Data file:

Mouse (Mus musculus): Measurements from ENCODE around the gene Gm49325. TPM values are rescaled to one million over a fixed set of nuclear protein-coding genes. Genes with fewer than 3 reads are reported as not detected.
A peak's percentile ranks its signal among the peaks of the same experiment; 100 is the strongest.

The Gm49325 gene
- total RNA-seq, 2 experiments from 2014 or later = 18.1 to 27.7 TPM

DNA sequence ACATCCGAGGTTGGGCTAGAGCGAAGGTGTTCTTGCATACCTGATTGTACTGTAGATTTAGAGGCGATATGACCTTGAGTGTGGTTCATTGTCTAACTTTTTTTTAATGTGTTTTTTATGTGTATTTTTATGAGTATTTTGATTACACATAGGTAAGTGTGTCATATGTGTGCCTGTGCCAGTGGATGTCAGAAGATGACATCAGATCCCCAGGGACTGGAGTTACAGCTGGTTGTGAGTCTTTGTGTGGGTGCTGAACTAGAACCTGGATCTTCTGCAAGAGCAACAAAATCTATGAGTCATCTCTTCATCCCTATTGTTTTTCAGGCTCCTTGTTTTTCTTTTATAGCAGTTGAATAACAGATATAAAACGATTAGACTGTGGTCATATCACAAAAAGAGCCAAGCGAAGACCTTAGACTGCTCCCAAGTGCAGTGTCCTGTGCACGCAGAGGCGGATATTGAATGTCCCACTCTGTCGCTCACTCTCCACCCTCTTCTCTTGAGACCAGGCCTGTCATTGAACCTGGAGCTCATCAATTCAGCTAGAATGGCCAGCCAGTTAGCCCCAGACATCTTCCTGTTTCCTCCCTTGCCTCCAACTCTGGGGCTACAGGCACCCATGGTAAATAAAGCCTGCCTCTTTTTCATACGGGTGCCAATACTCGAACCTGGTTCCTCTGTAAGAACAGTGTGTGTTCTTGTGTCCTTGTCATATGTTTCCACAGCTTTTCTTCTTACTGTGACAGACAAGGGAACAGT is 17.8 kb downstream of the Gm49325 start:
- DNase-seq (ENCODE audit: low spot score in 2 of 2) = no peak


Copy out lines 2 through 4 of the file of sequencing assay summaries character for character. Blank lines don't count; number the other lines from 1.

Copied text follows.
A peak's percentile ranks its signal among the peaks of the same experiment; 100 is the strongest.

The Gm49325 gene
- total RNA-seq, 2 experiments from 2014 or later = 18.1 to 27.7 TPM